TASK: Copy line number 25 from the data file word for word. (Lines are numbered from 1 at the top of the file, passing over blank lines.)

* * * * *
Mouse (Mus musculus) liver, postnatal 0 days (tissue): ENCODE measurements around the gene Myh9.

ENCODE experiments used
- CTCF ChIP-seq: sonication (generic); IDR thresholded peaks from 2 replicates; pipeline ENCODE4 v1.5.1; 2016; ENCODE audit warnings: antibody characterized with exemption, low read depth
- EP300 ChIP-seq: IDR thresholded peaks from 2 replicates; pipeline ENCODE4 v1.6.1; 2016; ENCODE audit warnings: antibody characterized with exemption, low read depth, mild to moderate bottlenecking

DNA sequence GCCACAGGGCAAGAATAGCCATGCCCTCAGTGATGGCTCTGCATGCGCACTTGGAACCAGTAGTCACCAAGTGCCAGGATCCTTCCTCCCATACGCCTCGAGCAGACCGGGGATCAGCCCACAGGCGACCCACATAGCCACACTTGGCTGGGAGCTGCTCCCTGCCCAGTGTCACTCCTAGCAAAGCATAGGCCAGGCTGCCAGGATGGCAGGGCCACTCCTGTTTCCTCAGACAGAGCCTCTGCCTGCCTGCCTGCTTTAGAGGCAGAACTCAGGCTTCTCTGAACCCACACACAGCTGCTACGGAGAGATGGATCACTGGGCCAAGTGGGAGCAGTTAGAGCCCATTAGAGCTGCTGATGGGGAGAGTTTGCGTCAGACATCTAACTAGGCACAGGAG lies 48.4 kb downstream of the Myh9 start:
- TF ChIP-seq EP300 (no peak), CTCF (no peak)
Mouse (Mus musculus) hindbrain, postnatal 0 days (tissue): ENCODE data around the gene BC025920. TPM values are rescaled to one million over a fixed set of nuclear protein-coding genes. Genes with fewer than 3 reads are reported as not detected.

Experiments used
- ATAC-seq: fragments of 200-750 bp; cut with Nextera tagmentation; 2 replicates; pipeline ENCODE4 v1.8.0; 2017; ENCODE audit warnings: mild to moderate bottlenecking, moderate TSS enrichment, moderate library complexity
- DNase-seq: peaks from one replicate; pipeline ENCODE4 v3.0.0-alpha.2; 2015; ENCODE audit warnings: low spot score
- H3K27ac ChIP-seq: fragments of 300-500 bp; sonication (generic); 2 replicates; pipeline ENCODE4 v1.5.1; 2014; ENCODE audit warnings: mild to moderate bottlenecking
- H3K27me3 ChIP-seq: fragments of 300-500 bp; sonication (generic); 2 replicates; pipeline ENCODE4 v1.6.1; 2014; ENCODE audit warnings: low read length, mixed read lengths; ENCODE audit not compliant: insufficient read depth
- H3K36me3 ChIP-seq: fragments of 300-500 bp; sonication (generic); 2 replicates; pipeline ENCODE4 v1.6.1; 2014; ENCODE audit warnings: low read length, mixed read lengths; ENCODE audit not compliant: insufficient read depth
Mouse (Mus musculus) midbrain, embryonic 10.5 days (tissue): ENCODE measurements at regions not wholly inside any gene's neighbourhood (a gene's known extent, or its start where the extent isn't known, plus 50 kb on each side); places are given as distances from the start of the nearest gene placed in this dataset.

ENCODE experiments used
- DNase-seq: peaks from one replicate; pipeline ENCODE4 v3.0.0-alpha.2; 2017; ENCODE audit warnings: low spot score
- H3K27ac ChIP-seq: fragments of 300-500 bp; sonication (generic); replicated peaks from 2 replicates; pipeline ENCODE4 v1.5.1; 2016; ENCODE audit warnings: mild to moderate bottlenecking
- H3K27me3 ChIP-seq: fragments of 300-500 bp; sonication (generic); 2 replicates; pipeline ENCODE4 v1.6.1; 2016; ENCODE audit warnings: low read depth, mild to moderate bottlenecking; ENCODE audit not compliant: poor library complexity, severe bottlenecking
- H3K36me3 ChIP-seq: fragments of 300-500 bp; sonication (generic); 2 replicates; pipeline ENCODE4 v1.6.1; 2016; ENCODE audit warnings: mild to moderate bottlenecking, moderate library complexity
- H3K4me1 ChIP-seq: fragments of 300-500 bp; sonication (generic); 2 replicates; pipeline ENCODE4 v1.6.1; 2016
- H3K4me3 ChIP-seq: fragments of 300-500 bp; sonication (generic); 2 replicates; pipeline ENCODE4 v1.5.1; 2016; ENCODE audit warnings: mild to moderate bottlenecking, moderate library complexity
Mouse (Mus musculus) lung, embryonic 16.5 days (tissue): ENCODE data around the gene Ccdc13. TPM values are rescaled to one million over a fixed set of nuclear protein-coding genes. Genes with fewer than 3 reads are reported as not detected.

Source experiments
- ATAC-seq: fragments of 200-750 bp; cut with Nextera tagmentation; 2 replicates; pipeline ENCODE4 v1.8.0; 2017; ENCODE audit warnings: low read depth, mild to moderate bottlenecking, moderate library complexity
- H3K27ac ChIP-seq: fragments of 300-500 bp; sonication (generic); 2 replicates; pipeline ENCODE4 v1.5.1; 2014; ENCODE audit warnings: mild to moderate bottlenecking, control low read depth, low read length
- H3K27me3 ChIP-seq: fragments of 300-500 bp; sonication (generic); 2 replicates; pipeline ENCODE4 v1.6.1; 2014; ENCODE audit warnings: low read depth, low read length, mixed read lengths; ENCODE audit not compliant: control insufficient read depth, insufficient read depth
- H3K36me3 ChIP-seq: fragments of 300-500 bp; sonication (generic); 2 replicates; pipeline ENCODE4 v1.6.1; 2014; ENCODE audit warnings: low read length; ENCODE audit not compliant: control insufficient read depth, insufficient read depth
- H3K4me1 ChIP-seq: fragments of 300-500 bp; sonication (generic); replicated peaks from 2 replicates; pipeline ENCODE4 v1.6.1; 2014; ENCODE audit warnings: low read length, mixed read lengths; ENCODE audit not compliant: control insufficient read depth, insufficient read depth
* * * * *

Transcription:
- H3K27ac ChIP-seq: fragments of 300-500 bp; sonication (generic); 2 replicates; pipeline ENCODE4 v1.5.1; 2014; ENCODE audit warnings: mild to moderate bottlenecking, control low read depth, low read length